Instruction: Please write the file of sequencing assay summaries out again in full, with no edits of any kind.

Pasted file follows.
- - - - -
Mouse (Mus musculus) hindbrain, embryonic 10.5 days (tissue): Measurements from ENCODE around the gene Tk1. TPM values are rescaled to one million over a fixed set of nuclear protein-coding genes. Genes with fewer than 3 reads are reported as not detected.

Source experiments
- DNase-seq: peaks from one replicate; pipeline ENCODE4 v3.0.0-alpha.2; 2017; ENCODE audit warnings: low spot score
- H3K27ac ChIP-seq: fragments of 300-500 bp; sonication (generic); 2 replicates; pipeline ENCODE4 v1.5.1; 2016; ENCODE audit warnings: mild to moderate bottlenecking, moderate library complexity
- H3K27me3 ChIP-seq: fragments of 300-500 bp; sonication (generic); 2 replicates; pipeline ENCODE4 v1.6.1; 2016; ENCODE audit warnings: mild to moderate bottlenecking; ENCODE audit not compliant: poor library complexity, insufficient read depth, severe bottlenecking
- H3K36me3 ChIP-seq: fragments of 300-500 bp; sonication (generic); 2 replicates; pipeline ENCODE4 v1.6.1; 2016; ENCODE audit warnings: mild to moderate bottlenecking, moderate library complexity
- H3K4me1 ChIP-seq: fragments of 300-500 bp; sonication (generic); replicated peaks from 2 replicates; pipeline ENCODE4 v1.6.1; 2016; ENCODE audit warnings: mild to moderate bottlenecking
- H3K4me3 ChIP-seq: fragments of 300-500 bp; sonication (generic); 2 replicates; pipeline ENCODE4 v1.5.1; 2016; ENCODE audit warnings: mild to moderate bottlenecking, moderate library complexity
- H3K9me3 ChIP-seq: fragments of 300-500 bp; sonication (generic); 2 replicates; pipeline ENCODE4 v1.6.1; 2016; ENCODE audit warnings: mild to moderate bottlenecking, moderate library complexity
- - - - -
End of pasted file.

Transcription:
Mouse (Mus musculus) hindbrain, embryonic 10.5 days (tissue): Measurements from ENCODE around the gene Tk1. TPM values are rescaled to one million over a fixed set of nuclear protein-coding genes. Genes with fewer than 3 reads are reported as not detected.

Source experiments
- DNase-seq: peaks from one replicate; pipeline ENCODE4 v3.0.0-alpha.2; 2017; ENCODE audit warnings: low spot score
- H3K27ac ChIP-seq: fragments of 300-500 bp; sonication (generic); 2 replicates; pipeline ENCODE4 v1.5.1; 2016; ENCODE audit warnings: mild to moderate bottlenecking, moderate library complexity
- H3K27me3 ChIP-seq: fragments of 300-500 bp; sonication (generic); 2 replicates; pipeline ENCODE4 v1.6.1; 2016; ENCODE audit warnings: mild to moderate bottlenecking; ENCODE audit not compliant: poor library complexity, insufficient read depth, severe bottlenecking
- H3K36me3 ChIP-seq: fragments of 300-500 bp; sonication (generic); 2 replicates; pipeline ENCODE4 v1.6.1; 2016; ENCODE audit warnings: mild to moderate bottlenecking, moderate library complexity
- H3K4me1 ChIP-seq: fragments of 300-500 bp; sonication (generic); replicated peaks from 2 replicates; pipeline ENCODE4 v1.6.1; 2016; ENCODE audit warnings: mild to moderate bottlenecking
- H3K4me3 ChIP-seq: fragments of 300-500 bp; sonication (generic); 2 replicates; pipeline ENCODE4 v1.5.1; 2016; ENCODE audit warnings: mild to moderate bottlenecking, moderate library complexity
- H3K9me3 ChIP-seq: fragments of 300-500 bp; sonication (generic); 2 replicates; pipeline ENCODE4 v1.6.1; 2016; ENCODE audit warnings: mild to moderate bottlenecking, moderate library complexity